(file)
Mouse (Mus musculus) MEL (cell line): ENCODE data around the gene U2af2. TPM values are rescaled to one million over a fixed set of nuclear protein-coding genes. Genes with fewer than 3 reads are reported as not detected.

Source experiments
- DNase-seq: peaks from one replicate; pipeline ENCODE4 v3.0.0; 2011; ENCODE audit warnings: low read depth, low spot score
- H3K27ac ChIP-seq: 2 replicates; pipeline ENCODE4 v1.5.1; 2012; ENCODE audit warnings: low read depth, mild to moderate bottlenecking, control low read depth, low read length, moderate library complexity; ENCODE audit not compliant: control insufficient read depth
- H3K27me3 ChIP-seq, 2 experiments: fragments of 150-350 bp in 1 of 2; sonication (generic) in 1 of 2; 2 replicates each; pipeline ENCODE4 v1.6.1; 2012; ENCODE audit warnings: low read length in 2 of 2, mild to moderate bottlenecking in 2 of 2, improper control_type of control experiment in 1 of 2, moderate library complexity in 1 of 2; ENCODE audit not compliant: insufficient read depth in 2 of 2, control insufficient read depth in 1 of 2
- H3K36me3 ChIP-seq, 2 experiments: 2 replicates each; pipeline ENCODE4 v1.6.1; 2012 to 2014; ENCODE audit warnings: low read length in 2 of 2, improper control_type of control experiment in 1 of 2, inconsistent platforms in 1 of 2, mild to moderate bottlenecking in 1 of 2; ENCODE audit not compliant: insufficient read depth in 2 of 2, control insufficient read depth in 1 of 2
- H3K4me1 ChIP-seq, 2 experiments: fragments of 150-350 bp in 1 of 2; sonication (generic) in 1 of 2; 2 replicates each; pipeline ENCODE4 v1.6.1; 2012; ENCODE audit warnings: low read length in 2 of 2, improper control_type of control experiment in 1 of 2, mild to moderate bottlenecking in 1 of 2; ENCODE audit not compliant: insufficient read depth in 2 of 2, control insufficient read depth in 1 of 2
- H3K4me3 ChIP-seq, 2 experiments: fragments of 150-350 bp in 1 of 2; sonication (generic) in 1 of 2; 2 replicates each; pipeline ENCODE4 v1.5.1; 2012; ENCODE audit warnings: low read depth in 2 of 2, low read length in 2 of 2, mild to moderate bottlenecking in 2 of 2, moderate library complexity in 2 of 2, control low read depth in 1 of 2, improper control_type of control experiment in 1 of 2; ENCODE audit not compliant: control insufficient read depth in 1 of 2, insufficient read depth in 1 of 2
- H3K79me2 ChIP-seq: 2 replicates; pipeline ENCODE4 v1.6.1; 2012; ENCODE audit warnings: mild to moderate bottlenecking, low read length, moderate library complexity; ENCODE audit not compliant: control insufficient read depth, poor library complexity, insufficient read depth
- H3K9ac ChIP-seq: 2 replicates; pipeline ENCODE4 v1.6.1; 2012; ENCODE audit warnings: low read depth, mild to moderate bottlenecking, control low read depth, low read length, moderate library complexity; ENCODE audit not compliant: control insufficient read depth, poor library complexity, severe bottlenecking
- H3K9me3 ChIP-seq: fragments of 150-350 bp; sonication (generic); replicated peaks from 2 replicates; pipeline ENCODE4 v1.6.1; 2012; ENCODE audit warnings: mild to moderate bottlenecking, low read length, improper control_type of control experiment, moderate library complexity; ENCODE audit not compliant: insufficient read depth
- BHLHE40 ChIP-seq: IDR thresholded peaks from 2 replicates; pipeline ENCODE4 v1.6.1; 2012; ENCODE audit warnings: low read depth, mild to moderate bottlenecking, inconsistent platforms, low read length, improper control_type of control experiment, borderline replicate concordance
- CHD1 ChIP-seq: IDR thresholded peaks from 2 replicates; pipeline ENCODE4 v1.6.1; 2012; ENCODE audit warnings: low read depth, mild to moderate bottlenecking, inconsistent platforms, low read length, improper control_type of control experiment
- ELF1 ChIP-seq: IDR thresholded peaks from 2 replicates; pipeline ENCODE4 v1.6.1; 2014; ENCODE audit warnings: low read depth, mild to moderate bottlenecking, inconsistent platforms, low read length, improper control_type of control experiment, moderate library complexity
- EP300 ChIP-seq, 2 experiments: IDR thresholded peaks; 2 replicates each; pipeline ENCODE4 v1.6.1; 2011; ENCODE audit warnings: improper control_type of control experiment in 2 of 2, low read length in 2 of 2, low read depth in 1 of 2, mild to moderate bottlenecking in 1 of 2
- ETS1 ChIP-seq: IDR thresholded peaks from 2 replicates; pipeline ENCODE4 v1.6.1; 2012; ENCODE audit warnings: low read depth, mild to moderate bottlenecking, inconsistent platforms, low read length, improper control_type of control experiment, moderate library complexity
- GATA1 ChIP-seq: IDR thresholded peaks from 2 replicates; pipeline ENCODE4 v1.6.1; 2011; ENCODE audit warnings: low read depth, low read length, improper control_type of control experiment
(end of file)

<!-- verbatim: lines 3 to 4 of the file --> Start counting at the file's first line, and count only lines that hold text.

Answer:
- DNase-seq: peaks from one replicate; pipeline ENCODE4 v3.0.0; 2011; ENCODE audit warnings: low read depth, low spot score
- H3K27ac ChIP-seq: 2 replicates; pipeline ENCODE4 v1.5.1; 2012; ENCODE audit warnings: low read depth, mild to moderate bottlenecking, control low read depth, low read length, moderate library complexity; ENCODE audit not compliant: control insufficient read depth